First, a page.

Toronto prof apologizes after linking Jewish judge to Nazi figure

University of Toronto law professor apologizes after juxtaposing a Jewish judge with an infamous Nazi jurist on his Twitter account.

Ben Ariel ,

University of Toronto
University of Toronto
iStock

A University of Toronto law professor has said he is “deeply sorry” after juxtaposing a Jewish judge with an infamous Nazi jurist on his Twitter account for months, B’nai Brith Canada said in a statement on Sunday.

As exposed by B’nai Brith Canada on Thursday, Mohammad Fadel’s Twitter profile picture had depicted Justice David Spiro, a Jewish member of Canada’s Tax Court. At the bottom of Spiro’s photo, Fadel wrote the words: “The sovereign is he who decides the exceptions,” a quote from Carl Schmitt, a virulently antisemitic jurist who joined the Nazi Party and facilitated its rise to power in Germany. Under the photo, Fadel wrote, “Schmitt lives in Toronto.”

In a blog post published Saturday, Fadel noted complaints he had received from Jewish lawyers following B’nai Brith’s release, and stated: “I am deeply sorry for the pain that I unintentionally caused them.”

Fadel went on to claim that he did not mean to compare Spiro to Schmitt, but rather only to criticize Spiro for supposedly acting according to Schmitt’s ideal of a sovereign. He also asserted that the slogan “Schmitt lives in Toronto” was aimed at the University of Toronto, not Spiro himself. Despite admitting to having these messages on his Twitter profile since April, Fadel had never publicly offered this “explanation” before.

Around the same time that the blog post was published, Fadel also removed the content linking Spiro and Schmitt from his Twitter profile.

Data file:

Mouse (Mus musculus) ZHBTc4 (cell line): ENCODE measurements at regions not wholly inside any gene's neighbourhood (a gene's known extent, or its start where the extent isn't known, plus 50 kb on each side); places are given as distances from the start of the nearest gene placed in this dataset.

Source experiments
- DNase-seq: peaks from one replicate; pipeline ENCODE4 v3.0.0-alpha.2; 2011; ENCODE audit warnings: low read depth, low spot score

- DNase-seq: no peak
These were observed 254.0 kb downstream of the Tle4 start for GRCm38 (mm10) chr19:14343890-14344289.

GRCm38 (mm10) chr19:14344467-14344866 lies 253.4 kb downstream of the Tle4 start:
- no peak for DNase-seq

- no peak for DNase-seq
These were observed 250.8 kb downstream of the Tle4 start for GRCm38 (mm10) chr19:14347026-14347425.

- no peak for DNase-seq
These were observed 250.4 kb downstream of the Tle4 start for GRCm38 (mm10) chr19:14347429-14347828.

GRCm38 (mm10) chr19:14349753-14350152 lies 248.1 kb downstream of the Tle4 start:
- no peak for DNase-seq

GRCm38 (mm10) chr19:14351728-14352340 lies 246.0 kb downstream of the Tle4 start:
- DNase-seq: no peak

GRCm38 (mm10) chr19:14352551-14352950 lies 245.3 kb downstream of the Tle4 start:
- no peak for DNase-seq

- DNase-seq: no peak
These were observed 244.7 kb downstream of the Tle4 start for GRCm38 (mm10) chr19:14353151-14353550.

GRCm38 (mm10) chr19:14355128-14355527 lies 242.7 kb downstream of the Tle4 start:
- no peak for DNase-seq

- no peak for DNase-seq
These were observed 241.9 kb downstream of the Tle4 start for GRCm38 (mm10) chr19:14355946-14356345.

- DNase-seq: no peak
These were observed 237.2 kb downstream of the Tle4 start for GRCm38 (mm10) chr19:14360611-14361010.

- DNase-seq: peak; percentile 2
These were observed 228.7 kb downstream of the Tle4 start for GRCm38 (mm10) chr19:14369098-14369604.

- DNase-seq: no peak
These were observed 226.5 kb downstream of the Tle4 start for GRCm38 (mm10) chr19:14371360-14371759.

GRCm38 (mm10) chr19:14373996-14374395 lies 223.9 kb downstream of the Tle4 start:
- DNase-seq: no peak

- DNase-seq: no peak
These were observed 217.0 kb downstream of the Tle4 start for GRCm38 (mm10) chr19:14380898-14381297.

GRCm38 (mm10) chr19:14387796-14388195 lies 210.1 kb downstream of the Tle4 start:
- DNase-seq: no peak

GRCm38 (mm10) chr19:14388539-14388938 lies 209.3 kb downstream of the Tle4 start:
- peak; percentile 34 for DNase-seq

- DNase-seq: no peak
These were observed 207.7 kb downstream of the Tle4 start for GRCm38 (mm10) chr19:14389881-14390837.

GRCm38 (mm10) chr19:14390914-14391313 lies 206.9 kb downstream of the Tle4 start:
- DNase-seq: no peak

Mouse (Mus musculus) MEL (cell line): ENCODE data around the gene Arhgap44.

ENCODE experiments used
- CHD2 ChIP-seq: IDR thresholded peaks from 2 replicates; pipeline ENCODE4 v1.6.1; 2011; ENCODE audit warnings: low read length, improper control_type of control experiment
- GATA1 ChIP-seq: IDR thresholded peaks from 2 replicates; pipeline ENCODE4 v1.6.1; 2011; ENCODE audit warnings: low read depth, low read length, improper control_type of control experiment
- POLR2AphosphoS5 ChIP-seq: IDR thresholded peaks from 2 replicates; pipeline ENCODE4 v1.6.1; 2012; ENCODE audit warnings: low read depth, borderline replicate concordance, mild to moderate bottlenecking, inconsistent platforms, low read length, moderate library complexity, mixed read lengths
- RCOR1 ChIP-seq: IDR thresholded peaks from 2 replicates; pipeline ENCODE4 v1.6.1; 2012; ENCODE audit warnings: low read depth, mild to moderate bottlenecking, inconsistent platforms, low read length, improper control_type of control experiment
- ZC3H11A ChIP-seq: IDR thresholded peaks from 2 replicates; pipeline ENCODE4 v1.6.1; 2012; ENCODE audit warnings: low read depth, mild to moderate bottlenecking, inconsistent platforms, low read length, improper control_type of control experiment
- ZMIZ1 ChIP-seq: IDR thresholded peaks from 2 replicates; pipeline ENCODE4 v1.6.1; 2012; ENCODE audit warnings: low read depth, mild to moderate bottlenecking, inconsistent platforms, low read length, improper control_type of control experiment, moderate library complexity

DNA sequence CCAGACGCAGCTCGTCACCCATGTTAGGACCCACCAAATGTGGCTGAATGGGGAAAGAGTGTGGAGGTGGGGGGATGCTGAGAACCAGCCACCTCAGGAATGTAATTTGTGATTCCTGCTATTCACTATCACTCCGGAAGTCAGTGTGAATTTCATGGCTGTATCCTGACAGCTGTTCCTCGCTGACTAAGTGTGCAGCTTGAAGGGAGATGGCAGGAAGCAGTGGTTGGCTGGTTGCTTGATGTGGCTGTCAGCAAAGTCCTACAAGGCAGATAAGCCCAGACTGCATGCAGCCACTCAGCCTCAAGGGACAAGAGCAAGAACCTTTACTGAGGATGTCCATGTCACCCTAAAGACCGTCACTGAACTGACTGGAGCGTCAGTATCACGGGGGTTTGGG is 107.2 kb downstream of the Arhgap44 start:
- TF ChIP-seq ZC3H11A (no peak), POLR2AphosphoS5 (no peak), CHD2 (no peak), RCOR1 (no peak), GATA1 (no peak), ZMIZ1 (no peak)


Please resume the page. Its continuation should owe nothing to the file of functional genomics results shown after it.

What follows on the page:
“Professor Fadel’s apology and removal of the offensive material is an important first step, and we hope that it is sincere,” said Michael Mostyn, Chief Executive Officer of B’nai Brith Canada.

“The fact is that as a result of the Azarova controversy, Jewish members of the University of Toronto community have been subjected to multiple incidents of antisemitism, and that needs to stop,” he added.

“The University’s failure to tackle or even comment on this issue, despite having been made aware of it months ago, is deeply concerning,” said Mostyn.

B’nai Brith noted that in June, the President of the University of Toronto Faculty Association (UTFA) invoked an antisemitic trope by alleging that an “entitled powerful Zionist minority” was engaged in “psychological warfare” against critics of the Cromwell Report, which examined in part Justice Spiro’s conduct in the Valentina Azarova affair. Despite a significant public outcry, the University failed to push back or defend its Jewish professors.

In August, B’nai Brith Canada sent a letter to the federal government requesting that a work permit be denied for Azarova, who was linked to “a variety of extreme anti-Zionist organizations” at the center of a heated dispute over whether the University of Toronto’s Law School acted appropriately last year when her hiring – recommended by a search committee – did not take place.

Last year, Azarova was recommended by a search committee for the position. She was not hired due to the availability of qualified Canadians who applied for the position, making her not eligible for the permit.

However, several groups went on to accuse the university of impropriety in the matter, alleging U of T caved in to outside pressure, including one academic who alleged that an “entitled powerful Zionist minority” was behind the decision – an accusation B’nai Brith termed an “anti-Semitic fantasy developed around this refusal to hire.”

An investigation later cleared the U of T law school of any wrong actions. The report found that allegations that a Jewish judge inappropriately influenced the decision by the law school not to hire the anti-Israel academic were unfounded. The report concluded Azarova was not hired for entirely unrelated reasons.



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